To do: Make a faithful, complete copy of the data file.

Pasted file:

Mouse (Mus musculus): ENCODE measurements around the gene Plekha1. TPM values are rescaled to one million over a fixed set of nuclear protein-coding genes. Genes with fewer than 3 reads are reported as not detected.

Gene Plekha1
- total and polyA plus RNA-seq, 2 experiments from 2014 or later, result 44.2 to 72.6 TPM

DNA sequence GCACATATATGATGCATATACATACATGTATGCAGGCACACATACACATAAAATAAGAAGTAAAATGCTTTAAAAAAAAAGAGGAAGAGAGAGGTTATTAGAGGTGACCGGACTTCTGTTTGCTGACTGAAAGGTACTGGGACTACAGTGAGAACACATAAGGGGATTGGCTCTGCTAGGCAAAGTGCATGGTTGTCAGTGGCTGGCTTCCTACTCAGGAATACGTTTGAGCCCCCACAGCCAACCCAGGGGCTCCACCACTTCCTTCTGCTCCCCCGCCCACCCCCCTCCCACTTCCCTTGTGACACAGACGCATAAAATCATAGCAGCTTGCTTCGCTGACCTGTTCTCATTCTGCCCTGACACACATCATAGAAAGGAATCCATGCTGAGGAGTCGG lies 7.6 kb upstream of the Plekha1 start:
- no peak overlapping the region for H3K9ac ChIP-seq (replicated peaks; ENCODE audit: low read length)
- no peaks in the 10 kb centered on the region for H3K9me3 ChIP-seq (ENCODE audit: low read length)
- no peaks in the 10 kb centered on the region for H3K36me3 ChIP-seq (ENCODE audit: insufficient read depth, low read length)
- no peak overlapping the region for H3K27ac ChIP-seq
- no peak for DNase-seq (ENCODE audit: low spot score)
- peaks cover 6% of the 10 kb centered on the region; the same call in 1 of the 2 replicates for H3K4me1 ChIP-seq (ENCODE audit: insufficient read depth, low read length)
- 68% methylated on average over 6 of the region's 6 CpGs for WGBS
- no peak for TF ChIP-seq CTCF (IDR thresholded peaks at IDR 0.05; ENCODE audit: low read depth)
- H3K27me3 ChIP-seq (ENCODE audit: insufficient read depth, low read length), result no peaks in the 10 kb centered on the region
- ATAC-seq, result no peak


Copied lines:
Mouse (Mus musculus): ENCODE measurements around the gene Plekha1. TPM values are rescaled to one million over a fixed set of nuclear protein-coding genes. Genes with fewer than 3 reads are reported as not detected.

Gene Plekha1
- total and polyA plus RNA-seq, 2 experiments from 2014 or later, result 44.2 to 72.6 TPM

DNA sequence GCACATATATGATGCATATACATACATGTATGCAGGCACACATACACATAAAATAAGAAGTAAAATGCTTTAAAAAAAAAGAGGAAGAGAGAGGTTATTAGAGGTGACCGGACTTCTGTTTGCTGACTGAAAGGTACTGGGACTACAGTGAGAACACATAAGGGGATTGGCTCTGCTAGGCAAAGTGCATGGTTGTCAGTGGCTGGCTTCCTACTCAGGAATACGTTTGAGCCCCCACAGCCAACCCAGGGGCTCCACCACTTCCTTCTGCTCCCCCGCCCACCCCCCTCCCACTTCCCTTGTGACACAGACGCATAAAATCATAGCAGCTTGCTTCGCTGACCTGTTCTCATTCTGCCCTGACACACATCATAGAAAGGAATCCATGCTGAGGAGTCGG lies 7.6 kb upstream of the Plekha1 start:
- no peak overlapping the region for H3K9ac ChIP-seq (replicated peaks; ENCODE audit: low read length)
- no peaks in the 10 kb centered on the region for H3K9me3 ChIP-seq (ENCODE audit: low read length)
- no peaks in the 10 kb centered on the region for H3K36me3 ChIP-seq (ENCODE audit: insufficient read depth, low read length)
- no peak overlapping the region for H3K27ac ChIP-seq
- no peak for DNase-seq (ENCODE audit: low spot score)
- peaks cover 6% of the 10 kb centered on the region; the same call in 1 of the 2 replicates for H3K4me1 ChIP-seq (ENCODE audit: insufficient read depth, low read length)
- 68% methylated on average over 6 of the region's 6 CpGs for WGBS
- no peak for TF ChIP-seq CTCF (IDR thresholded peaks at IDR 0.05; ENCODE audit: low read depth)
- H3K27me3 ChIP-seq (ENCODE audit: insufficient read depth, low read length), result no peaks in the 10 kb centered on the region
- ATAC-seq, result no peak